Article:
The recent release of Ken Burns’s Vietnam documentary transported me back to the politics of my youth and the ugly hypocrisy of Lyndon Johnson, whose story contains a critical lesson for California today.

It’s no secret that Johnson lied about events in the Gulf of Tonkin and about progress in the Vietnam War as he escalated American involvement to 500,000 troops and prosecuted the war with poor judgments that contributed to the deaths of 30,000 Americans during his presidency and countless more Vietnamese. Less well known is that Johnson — who courageously led the Civil Rights and Voting Rights Acts — discriminated against American minorities and the poor by allowing certain young men to avoid his war through college deferments. Those deferments disproportionately benefited the well-off or well-connected, who were also disproportionately white. I’ve long wondered if LBJ comprehended the hypocrisy —ie, a fighter for civil rights who authorized discrimination — expressed by his actions.

Similar political hypocrisy is on display today in California’s capital city, Sacramento, where self-proclaimed “progressive” politicians talk about educational opportunity and fairness but block financial and teacher quality reforms in order to please big and powerful political interests. In doing so, they condemn poor and minority urban children to classrooms drained of resources by unfunded pension payments and constrained by rules that grant lifetime employment regardless of performance, deny principals the ability to place the finest teachers in those classrooms, and place the worst teachers in the poorest districts. Meanwhile, the well-off or well-connected — many of whom in deep blue California also proclaim themselves to be “progressive” — avoid the consequences by sending their kids to private schools or living in suburbs or neighborhoods in which they subsidize their public schools.

Progressives who don’t walk their talk.

Though not potentially fatal to lives as was Vietnam, California’s educational discrimination is potentially fatal to the dreams of students who will have little chance in a competitive world without high quality educations. Look no further than to my city of San Francisco, home of the most progressive talk in the country. As two recent reports (see * below) about the sad state of performance by poor African-American and Latino school children make clear, when it comes to education San Francisco doesn’t walk its progressive talk. Likewise, blockage of pension reforms in the state capitol by self-proclaimed progressives has financially handcuffed the San Francisco Unified School District so much that this year only 29 percent of its budget is available for certificated teacher salaries.

I have the greatest admiration for LBJ’s work on civil rights — and the greatest disgust for his lies and the de facto discrimination he authorized when drafting troops for Vietnam. My feelings are the same about California politicians who with their words oppose discrimination but with their actions contribute to discrimination in education. By blocking reforms that would allow more tax revenues to reach classrooms, enable the hiring of more teachers and better pay for those teachers, and empower principals to ensure highly qualified teachers and specialists in each classroom, they are doing the work of the devil.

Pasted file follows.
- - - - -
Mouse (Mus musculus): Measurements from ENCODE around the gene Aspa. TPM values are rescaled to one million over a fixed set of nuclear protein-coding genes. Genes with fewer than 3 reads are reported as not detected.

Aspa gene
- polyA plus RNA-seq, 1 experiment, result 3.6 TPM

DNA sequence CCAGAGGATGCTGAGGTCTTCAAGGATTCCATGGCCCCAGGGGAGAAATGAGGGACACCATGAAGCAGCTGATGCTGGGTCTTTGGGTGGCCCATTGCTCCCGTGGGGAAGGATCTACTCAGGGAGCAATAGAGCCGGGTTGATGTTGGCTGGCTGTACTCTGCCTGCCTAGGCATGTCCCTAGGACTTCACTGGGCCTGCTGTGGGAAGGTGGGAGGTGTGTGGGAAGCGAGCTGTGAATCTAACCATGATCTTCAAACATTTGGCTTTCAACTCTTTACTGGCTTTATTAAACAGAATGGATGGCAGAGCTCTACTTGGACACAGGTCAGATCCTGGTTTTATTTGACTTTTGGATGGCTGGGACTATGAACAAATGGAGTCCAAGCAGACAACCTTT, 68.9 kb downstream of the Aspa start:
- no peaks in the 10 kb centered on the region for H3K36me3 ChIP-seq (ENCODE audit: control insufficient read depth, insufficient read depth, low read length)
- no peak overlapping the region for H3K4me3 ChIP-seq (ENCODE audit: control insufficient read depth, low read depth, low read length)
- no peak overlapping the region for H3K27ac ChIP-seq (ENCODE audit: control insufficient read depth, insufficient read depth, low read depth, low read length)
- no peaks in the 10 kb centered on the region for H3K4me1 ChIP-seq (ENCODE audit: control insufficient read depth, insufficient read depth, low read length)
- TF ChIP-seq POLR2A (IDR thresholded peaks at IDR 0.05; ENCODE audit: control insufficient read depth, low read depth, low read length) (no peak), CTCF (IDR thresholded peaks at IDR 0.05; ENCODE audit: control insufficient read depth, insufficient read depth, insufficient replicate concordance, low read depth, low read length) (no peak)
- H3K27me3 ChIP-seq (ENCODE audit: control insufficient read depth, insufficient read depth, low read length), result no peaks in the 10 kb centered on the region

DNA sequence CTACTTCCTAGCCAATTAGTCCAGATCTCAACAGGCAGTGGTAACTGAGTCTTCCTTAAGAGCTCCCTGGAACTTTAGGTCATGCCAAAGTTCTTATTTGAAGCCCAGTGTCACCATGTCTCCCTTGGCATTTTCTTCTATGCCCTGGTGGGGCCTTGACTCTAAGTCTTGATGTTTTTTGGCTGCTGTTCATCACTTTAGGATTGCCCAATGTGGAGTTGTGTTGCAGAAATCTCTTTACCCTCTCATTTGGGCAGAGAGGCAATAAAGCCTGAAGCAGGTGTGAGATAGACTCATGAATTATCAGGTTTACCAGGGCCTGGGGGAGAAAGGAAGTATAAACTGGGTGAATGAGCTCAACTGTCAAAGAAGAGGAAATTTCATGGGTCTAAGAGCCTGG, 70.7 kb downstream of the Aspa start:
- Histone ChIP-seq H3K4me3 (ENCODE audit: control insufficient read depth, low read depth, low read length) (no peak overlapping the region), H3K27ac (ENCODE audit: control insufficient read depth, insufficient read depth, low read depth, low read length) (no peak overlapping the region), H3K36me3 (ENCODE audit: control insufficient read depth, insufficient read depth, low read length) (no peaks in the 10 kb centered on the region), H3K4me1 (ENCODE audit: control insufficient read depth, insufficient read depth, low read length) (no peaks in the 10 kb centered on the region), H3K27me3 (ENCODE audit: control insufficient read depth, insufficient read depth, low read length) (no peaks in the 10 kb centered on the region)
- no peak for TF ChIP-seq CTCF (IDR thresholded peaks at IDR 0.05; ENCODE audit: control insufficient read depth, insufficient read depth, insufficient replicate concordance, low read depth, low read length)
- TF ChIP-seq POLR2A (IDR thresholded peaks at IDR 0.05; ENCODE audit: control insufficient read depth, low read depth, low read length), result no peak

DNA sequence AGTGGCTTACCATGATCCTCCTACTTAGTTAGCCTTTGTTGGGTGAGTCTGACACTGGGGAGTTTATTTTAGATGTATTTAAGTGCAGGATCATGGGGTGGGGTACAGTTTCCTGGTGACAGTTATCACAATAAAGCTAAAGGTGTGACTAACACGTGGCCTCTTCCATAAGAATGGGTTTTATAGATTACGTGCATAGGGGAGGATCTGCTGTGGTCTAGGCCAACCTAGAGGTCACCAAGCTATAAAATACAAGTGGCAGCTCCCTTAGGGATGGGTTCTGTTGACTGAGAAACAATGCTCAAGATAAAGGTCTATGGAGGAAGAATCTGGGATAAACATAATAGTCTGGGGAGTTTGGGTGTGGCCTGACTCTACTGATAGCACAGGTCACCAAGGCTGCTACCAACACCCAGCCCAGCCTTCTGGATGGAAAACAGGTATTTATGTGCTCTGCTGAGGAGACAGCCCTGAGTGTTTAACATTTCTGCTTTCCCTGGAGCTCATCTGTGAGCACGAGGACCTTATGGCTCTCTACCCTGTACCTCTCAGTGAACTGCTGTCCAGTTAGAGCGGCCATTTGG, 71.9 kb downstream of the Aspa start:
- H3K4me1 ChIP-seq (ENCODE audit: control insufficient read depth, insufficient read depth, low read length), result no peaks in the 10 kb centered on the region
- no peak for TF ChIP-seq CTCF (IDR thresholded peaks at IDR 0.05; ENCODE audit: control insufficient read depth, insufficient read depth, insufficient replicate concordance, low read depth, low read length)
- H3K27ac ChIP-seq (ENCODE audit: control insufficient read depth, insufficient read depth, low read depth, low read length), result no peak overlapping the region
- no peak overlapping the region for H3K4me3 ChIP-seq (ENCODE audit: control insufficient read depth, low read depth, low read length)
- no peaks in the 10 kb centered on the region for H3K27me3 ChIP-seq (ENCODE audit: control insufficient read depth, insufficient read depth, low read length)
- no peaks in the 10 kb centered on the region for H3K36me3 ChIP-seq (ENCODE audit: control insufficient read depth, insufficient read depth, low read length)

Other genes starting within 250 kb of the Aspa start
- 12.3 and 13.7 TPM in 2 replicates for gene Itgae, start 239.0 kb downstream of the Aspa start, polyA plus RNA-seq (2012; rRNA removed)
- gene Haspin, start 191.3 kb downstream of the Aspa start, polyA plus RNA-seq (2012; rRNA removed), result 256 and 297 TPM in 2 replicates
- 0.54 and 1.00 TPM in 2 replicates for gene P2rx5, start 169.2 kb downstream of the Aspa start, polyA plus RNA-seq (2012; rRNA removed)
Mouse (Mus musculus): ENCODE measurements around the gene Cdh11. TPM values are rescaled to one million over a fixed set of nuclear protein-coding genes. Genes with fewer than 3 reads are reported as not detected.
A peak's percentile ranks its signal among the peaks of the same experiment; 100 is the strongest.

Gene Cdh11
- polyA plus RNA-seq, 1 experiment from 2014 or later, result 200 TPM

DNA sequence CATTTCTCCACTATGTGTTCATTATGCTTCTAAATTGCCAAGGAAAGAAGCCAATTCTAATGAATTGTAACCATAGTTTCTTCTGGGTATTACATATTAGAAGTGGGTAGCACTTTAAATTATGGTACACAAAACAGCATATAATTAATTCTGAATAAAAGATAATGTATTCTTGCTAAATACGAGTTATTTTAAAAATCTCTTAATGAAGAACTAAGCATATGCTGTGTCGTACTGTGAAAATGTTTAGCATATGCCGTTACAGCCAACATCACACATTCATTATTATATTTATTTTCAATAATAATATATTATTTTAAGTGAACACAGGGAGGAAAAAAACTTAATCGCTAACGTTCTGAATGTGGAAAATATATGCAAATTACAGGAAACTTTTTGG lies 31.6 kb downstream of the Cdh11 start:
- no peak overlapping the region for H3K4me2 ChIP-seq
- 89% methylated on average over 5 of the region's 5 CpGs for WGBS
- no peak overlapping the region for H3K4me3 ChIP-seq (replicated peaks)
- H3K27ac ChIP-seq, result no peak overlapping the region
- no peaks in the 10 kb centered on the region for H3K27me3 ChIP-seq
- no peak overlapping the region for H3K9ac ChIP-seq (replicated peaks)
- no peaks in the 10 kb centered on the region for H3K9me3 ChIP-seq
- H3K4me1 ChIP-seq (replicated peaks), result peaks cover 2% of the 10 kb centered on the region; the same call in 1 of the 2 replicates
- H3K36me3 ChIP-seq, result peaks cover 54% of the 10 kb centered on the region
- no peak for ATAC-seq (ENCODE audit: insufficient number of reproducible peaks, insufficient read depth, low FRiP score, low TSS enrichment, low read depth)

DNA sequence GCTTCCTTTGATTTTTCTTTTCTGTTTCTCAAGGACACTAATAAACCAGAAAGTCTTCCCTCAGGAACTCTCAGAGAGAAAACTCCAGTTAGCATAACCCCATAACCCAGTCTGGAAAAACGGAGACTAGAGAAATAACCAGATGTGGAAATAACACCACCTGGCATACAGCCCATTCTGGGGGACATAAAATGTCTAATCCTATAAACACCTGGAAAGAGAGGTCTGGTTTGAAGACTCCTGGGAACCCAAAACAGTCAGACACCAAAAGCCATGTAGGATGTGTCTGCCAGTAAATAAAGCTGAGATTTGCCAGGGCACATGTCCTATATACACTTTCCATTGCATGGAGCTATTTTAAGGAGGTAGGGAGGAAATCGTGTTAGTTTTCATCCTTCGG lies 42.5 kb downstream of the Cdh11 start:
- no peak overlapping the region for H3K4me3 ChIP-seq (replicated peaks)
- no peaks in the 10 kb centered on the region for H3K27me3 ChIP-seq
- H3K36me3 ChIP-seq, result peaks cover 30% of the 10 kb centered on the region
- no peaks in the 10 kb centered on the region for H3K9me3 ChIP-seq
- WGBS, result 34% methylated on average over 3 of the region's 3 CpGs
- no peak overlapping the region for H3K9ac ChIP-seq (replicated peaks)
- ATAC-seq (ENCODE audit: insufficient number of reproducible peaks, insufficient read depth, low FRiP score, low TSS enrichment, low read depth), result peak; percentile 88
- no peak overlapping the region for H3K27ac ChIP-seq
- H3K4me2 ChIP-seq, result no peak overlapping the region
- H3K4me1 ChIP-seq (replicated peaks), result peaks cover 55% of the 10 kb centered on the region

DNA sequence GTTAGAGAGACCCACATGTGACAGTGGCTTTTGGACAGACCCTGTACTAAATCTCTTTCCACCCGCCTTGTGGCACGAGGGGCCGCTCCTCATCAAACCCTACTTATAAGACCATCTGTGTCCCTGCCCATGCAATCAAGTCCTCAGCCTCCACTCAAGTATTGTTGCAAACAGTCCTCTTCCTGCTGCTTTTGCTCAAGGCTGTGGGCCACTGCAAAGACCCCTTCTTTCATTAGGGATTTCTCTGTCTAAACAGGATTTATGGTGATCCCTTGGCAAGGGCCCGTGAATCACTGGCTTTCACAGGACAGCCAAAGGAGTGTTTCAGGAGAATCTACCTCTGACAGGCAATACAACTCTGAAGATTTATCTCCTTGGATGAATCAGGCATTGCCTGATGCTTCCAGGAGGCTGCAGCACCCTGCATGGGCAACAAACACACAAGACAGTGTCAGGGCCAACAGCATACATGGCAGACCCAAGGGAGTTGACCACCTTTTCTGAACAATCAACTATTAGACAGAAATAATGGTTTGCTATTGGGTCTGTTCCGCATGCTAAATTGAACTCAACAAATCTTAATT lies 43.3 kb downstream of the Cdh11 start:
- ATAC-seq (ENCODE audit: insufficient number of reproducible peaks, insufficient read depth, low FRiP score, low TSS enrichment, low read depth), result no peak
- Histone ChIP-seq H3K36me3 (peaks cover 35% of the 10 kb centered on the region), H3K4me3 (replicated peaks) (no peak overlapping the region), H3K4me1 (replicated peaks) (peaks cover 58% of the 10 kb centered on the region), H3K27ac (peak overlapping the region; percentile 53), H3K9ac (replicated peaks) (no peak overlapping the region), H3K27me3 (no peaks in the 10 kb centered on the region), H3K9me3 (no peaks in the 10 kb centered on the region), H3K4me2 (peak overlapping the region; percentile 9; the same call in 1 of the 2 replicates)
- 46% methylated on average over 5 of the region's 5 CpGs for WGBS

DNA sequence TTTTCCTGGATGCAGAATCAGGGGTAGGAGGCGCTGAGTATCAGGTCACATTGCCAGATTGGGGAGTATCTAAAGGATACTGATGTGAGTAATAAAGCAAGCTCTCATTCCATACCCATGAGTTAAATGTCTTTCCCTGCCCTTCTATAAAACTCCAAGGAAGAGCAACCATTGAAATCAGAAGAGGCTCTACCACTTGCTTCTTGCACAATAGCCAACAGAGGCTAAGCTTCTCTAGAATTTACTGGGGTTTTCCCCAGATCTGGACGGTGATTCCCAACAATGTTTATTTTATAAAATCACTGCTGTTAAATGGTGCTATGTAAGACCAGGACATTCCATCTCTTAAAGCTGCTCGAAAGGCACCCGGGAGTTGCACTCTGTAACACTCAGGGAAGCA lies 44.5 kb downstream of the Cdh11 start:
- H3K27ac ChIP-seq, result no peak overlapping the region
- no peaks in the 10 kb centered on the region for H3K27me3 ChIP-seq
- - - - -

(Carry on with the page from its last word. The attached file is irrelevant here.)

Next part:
I’ve often wished California’s constitution required governors to send their children to urban public schools.

Neither Johnson nor Richard Nixon had children at risk to being sent to Vietnam. It’s hard not to think that didn’t have an impact on their willingness to risk others’ lives for a dubious and poorly executed cause. Likewise, it’s hard not to think that a California governor without kids in urban public schools understands the consequences of their actions. For example, with the approval of just 62 legislators Governor Brown could amend the Education Code to revise the tenure system and make it easier for principals to dismiss poorly performing teachers. But he hasn’t requested that approval. Instead, he took the opposite path by joining former State Attorney General Kamala Harris and teachers’ unions in resisting a lawsuit brought by poor and minority students in Los Angeles to do just that. Something is rotten when that happens.

Also rotten is that state leaders tell citizens that schools have meaningful local controls when they know that’s not true. They know school districts can not materially change rules relating to tenure, teacher dismissal or pensions without the approval of the governor and legislature. So they pin school districts into a Kafka-esque corner, using their powerful bullhorns to tell citizens they’ve granted power to local schools while knowing full well that all the power that matters still resides with them in Sacramento.

Political philanthropists must hold CA’s leaders accountable.

For now we can’t force California’s leaders to send their kids to urban public schools but at least political philanthropists and voters can hold them accountable. California’s politicians must walk their talk. They should free up school districts to empower principals, reduce tenure rights, fire bad teachers and modify pension arrangements. And they should tell constituents the truth. Now.

*A Dream Deferred: How San Francisco schools leave behind the most vulnerable students

Why is San Francisco the state’s worst county for black student achievement?